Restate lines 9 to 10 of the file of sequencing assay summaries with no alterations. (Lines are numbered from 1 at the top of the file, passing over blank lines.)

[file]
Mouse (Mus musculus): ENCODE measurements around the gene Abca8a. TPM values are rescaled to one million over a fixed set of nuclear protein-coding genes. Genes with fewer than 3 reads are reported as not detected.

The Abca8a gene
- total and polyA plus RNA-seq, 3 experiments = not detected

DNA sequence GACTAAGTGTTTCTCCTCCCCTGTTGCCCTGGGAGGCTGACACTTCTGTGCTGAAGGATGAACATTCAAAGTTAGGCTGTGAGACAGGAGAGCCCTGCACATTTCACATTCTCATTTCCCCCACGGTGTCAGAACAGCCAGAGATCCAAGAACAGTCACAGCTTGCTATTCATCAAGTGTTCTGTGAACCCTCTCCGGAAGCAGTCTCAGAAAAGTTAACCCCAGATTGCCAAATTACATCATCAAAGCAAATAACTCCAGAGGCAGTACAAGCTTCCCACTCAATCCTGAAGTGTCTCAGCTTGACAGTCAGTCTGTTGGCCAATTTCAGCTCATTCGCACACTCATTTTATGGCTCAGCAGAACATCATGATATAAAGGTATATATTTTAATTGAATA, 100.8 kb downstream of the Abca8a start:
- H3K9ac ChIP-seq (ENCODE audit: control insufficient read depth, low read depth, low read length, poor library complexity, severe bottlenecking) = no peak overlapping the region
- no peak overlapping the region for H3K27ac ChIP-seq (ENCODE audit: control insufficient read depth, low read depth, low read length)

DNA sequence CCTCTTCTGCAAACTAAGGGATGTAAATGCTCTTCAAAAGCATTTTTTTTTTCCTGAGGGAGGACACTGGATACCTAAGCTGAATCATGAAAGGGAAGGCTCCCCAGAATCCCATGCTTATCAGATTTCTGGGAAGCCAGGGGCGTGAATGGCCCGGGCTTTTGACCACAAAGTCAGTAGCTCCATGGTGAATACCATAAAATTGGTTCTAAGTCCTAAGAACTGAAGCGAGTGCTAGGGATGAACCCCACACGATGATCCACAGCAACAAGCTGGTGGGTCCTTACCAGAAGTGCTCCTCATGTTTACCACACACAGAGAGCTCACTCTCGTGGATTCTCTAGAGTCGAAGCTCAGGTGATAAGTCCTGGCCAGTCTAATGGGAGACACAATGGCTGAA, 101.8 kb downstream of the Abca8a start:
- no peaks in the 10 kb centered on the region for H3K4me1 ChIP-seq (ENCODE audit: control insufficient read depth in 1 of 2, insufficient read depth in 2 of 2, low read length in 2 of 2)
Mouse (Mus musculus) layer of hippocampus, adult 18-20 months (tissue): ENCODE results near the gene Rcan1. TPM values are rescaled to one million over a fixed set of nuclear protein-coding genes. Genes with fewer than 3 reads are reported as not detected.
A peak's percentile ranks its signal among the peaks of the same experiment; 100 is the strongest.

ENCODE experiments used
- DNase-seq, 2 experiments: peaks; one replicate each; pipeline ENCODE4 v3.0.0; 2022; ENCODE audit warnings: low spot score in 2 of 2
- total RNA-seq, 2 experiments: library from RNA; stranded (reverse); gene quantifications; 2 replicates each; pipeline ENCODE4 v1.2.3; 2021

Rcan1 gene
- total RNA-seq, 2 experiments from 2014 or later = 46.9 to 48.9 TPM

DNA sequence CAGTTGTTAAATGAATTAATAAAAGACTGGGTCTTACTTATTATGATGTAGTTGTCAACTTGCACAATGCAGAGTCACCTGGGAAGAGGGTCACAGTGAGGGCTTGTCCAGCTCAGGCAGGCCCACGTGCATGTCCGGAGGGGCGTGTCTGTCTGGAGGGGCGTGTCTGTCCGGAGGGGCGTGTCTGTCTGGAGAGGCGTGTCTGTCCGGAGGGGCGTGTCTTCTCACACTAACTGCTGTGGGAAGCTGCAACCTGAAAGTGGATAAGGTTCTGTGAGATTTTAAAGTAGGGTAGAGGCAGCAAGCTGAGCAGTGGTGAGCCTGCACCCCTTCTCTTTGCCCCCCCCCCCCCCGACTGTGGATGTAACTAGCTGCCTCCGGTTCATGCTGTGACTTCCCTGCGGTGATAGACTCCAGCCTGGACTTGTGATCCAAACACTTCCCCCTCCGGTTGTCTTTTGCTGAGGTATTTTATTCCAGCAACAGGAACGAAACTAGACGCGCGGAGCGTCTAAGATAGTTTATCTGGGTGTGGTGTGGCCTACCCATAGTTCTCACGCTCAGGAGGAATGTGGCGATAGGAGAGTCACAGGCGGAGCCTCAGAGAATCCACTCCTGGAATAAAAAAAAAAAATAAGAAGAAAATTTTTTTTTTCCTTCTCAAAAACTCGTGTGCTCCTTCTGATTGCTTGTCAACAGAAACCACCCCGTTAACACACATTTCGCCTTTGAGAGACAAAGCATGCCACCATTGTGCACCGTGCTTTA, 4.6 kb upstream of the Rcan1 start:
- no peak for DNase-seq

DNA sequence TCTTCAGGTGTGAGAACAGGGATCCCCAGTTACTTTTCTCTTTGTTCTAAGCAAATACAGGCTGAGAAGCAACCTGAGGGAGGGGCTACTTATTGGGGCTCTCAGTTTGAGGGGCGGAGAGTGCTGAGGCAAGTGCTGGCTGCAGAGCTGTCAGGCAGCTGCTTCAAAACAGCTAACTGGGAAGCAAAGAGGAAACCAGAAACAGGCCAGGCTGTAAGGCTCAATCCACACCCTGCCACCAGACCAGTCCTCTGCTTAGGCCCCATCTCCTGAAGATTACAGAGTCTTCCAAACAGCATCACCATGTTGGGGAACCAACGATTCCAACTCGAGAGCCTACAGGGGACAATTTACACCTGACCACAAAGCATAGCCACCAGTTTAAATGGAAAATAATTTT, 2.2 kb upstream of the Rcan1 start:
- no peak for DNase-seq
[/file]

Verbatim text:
Mouse (Mus musculus) layer of hippocampus, adult 18-20 months (tissue): ENCODE results near the gene Rcan1. TPM values are rescaled to one million over a fixed set of nuclear protein-coding genes. Genes with fewer than 3 reads are reported as not detected.
A peak's percentile ranks its signal among the peaks of the same experiment; 100 is the strongest.